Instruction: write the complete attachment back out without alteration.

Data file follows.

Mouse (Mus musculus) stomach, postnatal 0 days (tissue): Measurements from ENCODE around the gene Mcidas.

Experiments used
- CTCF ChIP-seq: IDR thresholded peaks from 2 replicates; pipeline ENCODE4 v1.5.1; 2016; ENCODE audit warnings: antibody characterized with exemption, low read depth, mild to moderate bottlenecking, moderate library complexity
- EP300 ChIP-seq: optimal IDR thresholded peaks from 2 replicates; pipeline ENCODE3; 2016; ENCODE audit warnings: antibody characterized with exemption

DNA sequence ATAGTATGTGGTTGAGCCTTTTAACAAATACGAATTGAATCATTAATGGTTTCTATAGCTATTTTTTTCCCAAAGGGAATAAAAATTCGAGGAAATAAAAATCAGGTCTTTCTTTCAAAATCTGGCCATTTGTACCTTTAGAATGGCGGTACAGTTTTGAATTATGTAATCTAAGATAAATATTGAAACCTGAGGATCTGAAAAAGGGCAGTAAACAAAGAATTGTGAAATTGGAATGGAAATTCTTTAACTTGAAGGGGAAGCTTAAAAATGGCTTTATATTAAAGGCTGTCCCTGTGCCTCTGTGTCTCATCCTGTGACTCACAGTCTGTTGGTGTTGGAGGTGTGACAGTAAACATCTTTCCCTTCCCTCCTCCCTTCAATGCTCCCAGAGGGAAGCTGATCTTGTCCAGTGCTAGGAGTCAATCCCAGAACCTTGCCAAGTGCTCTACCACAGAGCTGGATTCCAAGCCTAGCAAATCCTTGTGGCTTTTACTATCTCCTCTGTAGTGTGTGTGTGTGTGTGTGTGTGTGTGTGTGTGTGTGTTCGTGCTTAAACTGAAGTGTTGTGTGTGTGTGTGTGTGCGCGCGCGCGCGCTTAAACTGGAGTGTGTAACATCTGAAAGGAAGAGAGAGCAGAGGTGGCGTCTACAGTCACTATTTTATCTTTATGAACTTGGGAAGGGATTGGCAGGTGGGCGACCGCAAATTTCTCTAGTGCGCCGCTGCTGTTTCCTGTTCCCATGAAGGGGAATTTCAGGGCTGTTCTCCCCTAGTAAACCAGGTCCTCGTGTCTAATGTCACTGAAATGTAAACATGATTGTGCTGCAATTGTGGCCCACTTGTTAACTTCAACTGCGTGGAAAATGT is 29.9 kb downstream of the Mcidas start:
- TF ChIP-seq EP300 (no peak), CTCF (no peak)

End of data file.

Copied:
Mouse (Mus musculus) stomach, postnatal 0 days (tissue): Measurements from ENCODE around the gene Mcidas.

Experiments used
- CTCF ChIP-seq: IDR thresholded peaks from 2 replicates; pipeline ENCODE4 v1.5.1; 2016; ENCODE audit warnings: antibody characterized with exemption, low read depth, mild to moderate bottlenecking, moderate library complexity
- EP300 ChIP-seq: optimal IDR thresholded peaks from 2 replicates; pipeline ENCODE3; 2016; ENCODE audit warnings: antibody characterized with exemption

DNA sequence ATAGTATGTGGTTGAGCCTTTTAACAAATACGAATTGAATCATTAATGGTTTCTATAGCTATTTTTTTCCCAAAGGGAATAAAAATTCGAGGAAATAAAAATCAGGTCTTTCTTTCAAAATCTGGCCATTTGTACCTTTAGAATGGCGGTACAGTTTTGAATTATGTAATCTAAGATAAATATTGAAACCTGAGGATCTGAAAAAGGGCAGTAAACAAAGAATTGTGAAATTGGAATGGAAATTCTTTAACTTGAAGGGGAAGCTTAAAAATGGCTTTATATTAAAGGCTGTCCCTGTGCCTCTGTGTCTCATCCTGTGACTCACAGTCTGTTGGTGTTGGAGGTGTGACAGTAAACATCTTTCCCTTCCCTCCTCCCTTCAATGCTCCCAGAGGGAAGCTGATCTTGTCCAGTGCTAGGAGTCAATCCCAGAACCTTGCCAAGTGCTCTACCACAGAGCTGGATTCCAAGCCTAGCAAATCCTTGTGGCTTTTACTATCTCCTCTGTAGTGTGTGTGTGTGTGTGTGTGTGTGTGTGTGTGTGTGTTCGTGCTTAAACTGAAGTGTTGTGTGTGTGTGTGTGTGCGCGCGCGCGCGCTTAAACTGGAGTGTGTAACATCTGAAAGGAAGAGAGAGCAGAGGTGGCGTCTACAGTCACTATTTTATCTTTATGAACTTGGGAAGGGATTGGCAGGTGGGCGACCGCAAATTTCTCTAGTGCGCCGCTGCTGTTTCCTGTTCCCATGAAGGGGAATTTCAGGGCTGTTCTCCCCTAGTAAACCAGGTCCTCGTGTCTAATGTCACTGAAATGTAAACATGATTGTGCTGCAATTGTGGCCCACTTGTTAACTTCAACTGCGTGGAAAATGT is 29.9 kb downstream of the Mcidas start:
- TF ChIP-seq EP300 (no peak), CTCF (no peak)